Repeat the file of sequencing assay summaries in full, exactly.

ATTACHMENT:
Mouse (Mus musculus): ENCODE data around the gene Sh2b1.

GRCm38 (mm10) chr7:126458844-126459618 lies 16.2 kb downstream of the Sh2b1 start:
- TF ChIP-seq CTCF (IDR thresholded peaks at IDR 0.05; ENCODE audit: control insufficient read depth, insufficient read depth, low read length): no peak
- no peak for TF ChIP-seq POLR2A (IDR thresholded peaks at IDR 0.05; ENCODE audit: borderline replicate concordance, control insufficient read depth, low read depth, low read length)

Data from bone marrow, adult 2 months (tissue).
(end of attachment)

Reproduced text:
Mouse (Mus musculus): ENCODE data around the gene Sh2b1.

GRCm38 (mm10) chr7:126458844-126459618 lies 16.2 kb downstream of the Sh2b1 start:
- TF ChIP-seq CTCF (IDR thresholded peaks at IDR 0.05; ENCODE audit: control insufficient read depth, insufficient read depth, low read length): no peak
- no peak for TF ChIP-seq POLR2A (IDR thresholded peaks at IDR 0.05; ENCODE audit: borderline replicate concordance, control insufficient read depth, low read depth, low read length)

Data from bone marrow, adult 2 months (tissue).